Genevieve has fought Red Death and won. The battlefield was the Shell Refinery in Fort Saskatchewan, where Genevieve spent several co-op work terms. Her weapons were intelligence, initiative and hard work.
During the process that turns crude oil into gasoline, the crude goes through a hydrocracker to break it down. When some of the molecules are too large, they produce a red, waxy, equipment-damaging build-up known as Red Death. Genevieve’s task was to find out how much of the waste stream could be cycled back through the process before Red Death started to foul things up.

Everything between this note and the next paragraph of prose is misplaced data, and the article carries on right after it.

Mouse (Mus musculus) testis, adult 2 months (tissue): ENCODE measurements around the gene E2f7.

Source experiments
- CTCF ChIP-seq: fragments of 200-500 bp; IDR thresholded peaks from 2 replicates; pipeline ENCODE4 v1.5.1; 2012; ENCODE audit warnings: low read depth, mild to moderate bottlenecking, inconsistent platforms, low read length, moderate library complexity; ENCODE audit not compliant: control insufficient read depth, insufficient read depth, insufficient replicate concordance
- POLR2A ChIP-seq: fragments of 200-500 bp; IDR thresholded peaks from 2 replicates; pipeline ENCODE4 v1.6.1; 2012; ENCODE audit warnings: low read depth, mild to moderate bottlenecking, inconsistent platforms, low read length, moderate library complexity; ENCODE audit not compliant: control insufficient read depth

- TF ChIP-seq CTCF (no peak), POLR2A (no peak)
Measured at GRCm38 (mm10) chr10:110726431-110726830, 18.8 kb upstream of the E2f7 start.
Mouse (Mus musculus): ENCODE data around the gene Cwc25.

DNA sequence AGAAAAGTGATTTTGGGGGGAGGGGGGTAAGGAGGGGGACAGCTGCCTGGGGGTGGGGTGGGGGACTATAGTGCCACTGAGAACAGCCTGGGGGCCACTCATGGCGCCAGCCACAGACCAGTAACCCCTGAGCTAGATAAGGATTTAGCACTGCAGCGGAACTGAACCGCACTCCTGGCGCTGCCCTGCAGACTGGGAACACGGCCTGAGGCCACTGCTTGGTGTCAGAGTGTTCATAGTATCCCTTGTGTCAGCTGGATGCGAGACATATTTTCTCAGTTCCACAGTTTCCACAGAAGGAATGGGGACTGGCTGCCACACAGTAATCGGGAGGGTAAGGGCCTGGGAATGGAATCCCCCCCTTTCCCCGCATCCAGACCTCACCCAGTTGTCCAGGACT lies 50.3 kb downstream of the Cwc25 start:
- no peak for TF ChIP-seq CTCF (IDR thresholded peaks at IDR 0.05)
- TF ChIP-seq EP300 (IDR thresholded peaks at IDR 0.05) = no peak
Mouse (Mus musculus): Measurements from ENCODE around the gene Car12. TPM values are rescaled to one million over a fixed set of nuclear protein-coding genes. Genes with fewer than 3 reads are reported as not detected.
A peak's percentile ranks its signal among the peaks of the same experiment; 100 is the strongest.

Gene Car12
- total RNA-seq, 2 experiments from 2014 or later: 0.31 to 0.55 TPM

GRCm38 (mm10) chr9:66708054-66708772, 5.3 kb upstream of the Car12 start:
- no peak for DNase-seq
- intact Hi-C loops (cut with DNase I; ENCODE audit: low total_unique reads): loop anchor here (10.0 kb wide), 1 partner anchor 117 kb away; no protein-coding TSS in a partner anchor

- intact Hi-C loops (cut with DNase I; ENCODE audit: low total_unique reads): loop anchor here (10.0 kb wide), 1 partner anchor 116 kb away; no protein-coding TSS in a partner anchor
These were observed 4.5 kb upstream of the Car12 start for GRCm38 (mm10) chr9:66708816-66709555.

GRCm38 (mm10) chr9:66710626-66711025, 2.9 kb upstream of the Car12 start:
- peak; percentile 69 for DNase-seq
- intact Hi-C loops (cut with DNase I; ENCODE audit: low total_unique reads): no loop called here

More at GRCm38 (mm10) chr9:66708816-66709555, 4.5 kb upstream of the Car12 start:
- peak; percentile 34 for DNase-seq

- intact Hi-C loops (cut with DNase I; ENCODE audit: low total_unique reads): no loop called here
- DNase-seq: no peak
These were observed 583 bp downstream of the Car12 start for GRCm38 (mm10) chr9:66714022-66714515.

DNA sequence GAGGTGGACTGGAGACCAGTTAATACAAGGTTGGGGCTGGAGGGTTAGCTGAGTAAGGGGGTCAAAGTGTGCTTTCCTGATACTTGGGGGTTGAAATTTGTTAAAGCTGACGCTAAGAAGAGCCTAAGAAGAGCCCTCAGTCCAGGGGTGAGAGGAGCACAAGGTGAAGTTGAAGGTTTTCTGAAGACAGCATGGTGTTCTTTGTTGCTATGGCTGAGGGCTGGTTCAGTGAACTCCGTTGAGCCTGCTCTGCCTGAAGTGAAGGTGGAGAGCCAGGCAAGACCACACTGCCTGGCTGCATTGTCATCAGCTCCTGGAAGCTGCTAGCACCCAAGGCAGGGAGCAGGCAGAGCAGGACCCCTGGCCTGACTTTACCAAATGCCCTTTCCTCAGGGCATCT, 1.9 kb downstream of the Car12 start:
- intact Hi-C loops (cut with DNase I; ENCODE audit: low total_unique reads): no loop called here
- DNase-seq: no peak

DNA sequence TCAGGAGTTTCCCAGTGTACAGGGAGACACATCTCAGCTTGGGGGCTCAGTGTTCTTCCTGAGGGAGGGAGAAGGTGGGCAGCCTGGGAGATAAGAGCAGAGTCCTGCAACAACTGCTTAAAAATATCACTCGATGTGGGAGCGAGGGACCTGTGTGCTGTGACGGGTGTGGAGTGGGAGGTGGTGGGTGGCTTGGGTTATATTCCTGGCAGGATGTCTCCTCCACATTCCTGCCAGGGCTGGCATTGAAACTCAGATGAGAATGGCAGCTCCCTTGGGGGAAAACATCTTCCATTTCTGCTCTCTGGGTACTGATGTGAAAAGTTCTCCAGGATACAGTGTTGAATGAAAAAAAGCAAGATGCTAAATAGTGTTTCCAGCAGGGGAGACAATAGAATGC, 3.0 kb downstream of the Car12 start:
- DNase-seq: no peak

She admits it wasn’t easy. “There is little work done in this area, and it was based entirely on historical data.” She conducted more tests, implemented a trial period, and convinced management that the flow of waste could be lowered considerably. The result: more material was salvaged, saving the refinery over $400,000 per year.
Genevieve believes it was her ability “to pick up things quickly and try to understand the big picture” that helped her succeed at Shell. “That’s something you learn well when you study engineering at Waterloo.”